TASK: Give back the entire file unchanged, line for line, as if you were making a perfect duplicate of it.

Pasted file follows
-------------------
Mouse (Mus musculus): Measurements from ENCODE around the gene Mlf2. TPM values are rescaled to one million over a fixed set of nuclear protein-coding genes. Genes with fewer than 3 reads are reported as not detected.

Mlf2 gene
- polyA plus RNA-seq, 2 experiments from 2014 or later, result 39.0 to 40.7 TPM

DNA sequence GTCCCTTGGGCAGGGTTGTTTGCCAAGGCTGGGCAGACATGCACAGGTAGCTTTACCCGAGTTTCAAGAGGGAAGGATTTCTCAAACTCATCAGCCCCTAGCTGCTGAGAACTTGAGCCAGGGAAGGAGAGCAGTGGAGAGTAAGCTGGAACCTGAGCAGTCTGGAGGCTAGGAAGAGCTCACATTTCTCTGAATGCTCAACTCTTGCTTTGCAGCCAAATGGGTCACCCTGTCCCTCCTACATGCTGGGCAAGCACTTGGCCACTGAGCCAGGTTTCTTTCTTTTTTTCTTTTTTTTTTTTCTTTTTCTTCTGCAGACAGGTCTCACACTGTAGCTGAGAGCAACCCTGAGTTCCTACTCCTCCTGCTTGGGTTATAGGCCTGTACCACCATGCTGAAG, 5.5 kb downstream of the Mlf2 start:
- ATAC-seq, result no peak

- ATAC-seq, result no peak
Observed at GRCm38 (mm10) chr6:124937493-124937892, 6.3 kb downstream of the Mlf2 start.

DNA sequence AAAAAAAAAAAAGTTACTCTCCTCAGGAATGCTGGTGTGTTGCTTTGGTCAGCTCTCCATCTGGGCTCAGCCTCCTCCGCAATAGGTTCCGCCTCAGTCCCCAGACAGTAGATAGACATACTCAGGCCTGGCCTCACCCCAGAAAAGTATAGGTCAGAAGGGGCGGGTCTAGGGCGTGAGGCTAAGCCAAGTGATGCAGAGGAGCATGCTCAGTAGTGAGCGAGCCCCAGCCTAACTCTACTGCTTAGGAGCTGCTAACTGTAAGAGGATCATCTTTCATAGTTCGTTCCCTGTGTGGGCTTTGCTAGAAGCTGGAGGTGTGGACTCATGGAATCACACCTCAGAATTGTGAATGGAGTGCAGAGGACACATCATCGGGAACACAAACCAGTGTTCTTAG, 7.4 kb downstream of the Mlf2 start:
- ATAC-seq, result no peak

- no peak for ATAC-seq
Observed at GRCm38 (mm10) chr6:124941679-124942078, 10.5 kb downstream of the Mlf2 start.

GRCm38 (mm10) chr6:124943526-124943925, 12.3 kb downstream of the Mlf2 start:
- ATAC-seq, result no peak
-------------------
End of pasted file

Mouse (Mus musculus): Measurements from ENCODE around the gene Mlf2. TPM values are rescaled to one million over a fixed set of nuclear protein-coding genes. Genes with fewer than 3 reads are reported as not detected.

Mlf2 gene
- polyA plus RNA-seq, 2 experiments from 2014 or later, result 39.0 to 40.7 TPM

DNA sequence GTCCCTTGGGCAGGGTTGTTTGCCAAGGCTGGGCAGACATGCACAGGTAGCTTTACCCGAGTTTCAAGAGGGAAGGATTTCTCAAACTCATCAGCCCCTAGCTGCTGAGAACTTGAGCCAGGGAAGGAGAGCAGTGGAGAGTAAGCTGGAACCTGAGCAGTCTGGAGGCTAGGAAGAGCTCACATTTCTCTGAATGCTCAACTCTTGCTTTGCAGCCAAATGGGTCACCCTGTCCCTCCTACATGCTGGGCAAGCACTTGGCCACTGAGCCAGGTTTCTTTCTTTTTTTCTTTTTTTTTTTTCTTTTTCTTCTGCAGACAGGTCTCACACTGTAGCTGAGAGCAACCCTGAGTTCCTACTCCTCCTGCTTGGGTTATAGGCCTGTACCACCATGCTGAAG, 5.5 kb downstream of the Mlf2 start:
- ATAC-seq, result no peak

- ATAC-seq, result no peak
Observed at GRCm38 (mm10) chr6:124937493-124937892, 6.3 kb downstream of the Mlf2 start.

DNA sequence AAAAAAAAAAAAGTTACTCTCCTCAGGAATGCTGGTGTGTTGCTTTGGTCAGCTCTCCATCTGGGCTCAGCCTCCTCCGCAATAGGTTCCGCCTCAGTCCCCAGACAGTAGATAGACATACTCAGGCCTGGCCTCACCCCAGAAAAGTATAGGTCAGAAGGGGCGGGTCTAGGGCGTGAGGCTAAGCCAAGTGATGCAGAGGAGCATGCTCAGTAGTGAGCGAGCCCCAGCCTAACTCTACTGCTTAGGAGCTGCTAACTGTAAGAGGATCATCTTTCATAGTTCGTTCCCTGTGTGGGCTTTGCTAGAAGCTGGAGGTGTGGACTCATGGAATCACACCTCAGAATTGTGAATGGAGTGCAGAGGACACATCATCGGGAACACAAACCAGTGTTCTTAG, 7.4 kb downstream of the Mlf2 start:
- ATAC-seq, result no peak

- no peak for ATAC-seq
Observed at GRCm38 (mm10) chr6:124941679-124942078, 10.5 kb downstream of the Mlf2 start.

GRCm38 (mm10) chr6:124943526-124943925, 12.3 kb downstream of the Mlf2 start:
- ATAC-seq, result no peak